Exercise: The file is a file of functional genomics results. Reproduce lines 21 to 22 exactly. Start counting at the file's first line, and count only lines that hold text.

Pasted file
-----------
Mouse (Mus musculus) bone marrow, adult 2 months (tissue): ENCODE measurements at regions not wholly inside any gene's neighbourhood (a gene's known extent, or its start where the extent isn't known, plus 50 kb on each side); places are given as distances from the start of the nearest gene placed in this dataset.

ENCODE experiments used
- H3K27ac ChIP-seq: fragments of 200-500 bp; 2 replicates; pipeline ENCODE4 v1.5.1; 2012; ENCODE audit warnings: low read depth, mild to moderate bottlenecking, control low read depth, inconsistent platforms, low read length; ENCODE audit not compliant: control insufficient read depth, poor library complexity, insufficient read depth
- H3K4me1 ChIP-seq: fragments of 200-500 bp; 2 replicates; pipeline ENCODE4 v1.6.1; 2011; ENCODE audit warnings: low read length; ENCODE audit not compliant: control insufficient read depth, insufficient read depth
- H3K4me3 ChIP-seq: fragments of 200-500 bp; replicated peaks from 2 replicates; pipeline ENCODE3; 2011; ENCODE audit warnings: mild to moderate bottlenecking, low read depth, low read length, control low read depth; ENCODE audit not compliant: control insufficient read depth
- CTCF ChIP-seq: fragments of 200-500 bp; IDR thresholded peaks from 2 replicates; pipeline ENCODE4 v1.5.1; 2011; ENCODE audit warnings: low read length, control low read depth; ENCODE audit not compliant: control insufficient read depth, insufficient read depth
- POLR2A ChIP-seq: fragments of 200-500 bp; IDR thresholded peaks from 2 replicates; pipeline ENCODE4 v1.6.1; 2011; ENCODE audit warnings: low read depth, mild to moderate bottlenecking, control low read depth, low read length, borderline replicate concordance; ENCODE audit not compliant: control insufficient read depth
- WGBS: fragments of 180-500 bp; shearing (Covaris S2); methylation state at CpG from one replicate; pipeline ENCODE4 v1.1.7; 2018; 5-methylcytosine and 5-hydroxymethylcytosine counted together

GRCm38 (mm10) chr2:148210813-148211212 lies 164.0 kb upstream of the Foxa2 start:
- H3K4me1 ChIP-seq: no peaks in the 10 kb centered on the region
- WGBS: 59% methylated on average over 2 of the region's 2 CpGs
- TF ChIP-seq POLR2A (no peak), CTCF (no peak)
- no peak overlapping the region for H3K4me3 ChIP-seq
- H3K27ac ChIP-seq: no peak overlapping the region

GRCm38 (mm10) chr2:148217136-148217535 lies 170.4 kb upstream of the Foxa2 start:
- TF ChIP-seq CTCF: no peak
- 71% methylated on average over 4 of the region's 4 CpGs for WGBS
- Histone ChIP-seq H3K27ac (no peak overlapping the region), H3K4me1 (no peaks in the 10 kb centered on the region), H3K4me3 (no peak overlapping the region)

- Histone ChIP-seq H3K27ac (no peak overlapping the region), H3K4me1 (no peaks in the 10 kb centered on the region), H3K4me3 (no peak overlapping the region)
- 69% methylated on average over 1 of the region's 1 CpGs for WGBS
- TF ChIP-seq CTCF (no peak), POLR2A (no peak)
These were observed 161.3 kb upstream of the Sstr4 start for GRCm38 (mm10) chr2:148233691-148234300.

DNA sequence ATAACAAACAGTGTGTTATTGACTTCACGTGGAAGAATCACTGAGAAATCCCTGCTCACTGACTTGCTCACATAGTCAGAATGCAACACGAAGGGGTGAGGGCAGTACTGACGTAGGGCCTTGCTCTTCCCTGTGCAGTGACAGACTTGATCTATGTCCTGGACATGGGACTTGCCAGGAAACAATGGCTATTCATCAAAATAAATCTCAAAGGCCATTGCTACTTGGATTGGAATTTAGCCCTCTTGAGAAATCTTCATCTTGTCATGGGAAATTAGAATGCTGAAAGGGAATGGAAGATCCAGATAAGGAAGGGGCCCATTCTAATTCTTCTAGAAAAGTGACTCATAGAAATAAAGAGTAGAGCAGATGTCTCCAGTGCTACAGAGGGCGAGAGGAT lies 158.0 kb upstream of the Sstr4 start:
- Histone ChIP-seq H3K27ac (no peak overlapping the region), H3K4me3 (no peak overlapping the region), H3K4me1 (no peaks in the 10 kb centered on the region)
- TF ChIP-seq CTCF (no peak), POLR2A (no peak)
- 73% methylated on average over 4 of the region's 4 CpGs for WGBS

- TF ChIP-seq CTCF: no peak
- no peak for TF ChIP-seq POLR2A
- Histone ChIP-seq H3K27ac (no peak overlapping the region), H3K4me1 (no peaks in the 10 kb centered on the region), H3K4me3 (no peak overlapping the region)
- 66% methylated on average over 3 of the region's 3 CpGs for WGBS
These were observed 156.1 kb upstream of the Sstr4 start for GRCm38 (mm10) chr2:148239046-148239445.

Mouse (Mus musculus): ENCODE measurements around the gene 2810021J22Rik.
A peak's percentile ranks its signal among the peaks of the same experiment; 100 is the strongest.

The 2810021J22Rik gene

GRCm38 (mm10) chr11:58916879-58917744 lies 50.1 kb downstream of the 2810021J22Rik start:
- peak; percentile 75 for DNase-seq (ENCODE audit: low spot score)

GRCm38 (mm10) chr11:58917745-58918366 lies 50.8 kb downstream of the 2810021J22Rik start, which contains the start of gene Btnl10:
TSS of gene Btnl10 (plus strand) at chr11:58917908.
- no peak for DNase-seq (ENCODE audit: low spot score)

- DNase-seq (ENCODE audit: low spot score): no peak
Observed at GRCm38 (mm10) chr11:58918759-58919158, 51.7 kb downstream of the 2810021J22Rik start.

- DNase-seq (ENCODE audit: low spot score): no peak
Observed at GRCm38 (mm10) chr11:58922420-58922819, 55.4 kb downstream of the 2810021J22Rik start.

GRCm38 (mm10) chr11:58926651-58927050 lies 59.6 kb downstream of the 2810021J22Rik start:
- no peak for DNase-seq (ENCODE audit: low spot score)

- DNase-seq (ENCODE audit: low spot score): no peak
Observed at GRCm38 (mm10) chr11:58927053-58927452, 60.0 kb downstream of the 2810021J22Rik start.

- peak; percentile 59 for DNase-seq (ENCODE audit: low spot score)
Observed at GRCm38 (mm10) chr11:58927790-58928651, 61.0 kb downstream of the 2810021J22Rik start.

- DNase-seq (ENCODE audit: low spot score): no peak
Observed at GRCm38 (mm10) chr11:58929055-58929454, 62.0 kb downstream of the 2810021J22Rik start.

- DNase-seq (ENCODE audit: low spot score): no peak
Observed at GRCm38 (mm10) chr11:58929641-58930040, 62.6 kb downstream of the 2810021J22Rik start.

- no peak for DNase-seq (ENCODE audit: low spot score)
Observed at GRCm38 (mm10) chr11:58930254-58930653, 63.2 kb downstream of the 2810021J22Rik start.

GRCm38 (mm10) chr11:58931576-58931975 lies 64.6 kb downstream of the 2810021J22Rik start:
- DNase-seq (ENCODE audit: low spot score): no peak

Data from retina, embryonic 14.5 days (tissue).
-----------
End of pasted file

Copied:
- TF ChIP-seq CTCF (no peak), POLR2A (no peak)
These were observed 161.3 kb upstream of the Sstr4 start for GRCm38 (mm10) chr2:148233691-148234300.